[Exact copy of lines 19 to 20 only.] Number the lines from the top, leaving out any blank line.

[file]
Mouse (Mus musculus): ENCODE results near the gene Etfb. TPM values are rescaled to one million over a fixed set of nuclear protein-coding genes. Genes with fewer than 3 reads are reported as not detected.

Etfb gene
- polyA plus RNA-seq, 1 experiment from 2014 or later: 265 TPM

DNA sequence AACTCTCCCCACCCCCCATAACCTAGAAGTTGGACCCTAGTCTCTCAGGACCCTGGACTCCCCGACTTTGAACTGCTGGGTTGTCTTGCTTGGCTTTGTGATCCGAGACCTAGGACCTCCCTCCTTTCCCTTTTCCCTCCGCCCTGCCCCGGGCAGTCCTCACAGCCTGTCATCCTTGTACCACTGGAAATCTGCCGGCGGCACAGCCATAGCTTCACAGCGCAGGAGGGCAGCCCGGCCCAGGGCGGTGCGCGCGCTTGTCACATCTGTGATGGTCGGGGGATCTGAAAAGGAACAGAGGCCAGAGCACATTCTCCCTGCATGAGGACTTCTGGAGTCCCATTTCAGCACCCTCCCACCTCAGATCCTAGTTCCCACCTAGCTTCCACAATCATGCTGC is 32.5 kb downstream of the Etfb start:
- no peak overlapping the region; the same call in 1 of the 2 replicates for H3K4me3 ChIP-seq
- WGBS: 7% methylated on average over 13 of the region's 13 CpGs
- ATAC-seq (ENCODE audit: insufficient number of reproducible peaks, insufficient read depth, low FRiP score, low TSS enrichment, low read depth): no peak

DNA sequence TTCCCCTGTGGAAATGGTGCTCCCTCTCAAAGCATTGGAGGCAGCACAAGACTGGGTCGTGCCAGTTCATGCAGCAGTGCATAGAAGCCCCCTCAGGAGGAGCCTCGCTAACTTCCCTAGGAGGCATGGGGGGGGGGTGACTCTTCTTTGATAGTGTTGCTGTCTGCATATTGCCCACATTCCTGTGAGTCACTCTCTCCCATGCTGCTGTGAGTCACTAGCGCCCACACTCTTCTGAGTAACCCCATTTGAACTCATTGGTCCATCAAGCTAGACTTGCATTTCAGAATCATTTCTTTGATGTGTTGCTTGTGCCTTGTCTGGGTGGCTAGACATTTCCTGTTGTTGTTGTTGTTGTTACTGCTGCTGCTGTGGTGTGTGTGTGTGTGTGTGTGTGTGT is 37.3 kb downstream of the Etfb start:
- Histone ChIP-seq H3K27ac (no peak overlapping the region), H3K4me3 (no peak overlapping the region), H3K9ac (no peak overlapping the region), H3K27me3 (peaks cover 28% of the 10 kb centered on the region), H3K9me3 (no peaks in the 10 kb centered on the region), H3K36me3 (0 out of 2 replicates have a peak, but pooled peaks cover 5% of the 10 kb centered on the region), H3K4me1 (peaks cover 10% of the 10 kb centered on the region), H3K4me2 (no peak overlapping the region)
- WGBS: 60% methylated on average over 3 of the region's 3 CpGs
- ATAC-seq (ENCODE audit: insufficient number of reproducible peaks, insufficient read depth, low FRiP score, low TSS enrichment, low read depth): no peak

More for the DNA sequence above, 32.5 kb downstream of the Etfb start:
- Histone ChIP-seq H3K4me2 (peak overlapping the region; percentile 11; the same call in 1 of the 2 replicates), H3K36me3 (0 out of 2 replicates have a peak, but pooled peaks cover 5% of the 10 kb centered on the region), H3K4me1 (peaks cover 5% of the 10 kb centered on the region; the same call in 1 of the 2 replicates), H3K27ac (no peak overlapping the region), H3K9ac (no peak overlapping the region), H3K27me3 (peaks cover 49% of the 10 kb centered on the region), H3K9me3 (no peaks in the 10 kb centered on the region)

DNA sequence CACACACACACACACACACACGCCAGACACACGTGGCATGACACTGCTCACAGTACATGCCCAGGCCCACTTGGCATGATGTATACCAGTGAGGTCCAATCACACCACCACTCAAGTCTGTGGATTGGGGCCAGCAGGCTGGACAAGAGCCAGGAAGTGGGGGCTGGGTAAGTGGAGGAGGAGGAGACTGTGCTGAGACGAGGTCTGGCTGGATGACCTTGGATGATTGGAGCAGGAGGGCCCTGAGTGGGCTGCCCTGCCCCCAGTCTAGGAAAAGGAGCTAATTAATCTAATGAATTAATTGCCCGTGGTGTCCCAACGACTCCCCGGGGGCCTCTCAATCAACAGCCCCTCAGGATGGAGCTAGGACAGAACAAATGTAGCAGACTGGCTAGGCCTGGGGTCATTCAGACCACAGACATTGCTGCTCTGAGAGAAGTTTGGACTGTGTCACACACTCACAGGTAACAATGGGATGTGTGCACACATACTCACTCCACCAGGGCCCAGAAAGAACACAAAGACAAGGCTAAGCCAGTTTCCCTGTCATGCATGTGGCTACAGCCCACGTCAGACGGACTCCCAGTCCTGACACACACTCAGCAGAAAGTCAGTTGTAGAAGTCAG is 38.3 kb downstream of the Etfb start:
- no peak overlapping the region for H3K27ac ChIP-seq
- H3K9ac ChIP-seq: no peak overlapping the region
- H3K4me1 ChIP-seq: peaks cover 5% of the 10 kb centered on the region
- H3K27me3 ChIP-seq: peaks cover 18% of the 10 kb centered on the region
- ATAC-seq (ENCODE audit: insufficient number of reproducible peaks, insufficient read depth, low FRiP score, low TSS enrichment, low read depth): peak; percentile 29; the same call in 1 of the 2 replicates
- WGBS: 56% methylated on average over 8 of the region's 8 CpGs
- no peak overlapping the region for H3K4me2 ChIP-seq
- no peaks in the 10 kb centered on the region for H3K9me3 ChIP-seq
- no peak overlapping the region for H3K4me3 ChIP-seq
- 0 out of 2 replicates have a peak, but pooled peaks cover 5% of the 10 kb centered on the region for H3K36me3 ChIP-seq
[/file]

- ATAC-seq (ENCODE audit: insufficient number of reproducible peaks, insufficient read depth, low FRiP score, low TSS enrichment, low read depth): peak; percentile 29; the same call in 1 of the 2 replicates
- WGBS: 56% methylated on average over 8 of the region's 8 CpGs